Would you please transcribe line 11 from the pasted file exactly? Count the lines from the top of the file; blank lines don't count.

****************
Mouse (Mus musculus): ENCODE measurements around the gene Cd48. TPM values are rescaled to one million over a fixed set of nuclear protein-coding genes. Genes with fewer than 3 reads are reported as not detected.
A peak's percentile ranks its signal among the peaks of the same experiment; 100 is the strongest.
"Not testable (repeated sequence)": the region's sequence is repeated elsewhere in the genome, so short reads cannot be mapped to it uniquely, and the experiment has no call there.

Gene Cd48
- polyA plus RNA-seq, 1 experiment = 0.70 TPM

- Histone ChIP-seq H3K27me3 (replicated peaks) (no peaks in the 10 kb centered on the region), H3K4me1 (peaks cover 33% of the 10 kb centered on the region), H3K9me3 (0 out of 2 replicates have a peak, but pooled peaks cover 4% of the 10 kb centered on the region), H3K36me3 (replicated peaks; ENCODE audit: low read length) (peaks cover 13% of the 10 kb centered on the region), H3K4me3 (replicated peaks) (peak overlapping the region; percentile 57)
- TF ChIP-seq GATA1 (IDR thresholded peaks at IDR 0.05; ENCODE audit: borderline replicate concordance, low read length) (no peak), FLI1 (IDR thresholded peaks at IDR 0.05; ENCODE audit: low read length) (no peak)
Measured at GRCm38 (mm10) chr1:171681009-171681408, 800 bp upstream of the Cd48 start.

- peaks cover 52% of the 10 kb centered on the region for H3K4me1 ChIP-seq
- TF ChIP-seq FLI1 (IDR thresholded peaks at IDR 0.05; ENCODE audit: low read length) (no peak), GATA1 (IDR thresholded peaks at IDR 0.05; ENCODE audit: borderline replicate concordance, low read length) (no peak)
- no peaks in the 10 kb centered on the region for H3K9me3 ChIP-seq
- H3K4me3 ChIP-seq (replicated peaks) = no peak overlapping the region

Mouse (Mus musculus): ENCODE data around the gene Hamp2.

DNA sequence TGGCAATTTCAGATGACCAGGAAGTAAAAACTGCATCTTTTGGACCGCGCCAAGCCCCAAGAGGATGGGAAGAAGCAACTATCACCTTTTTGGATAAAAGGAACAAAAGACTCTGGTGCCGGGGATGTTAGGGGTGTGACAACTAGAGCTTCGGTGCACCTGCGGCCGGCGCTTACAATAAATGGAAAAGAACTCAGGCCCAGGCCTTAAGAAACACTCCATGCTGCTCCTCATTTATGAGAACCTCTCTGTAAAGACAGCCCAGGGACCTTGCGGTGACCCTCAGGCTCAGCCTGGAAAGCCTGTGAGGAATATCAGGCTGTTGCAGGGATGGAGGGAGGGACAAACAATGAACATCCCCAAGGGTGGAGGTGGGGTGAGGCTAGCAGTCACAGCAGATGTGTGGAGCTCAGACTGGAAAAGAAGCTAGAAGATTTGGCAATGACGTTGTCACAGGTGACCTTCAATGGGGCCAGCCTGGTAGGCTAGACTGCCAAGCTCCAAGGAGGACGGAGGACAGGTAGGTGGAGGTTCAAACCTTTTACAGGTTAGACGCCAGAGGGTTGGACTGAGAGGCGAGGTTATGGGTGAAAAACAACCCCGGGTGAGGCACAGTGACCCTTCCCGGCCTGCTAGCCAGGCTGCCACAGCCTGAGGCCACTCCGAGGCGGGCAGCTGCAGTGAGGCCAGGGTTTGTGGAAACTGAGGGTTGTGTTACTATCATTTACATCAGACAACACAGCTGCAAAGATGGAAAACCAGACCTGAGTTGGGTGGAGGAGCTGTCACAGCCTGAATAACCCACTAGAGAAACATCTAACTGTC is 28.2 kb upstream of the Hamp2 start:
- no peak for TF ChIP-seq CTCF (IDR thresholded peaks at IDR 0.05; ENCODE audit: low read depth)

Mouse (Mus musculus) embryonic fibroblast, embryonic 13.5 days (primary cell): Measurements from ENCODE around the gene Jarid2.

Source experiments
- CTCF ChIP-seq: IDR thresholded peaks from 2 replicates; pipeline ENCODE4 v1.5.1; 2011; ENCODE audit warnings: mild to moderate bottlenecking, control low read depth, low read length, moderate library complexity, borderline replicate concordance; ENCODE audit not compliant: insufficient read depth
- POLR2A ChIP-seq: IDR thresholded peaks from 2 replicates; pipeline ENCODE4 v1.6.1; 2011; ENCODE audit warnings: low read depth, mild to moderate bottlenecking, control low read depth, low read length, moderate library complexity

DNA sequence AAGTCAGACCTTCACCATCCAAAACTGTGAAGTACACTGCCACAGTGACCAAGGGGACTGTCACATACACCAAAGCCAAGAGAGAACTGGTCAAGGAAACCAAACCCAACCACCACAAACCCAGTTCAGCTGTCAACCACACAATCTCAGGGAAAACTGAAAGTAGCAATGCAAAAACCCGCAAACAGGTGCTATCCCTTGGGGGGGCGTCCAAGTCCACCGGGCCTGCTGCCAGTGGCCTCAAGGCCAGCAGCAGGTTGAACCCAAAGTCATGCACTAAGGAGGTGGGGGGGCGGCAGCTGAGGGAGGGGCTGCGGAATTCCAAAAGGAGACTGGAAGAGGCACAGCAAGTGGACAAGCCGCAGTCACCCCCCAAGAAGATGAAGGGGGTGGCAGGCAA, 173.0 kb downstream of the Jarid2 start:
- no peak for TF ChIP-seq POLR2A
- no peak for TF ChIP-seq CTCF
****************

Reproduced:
- no peaks in the 10 kb centered on the region for H3K9me3 ChIP-seq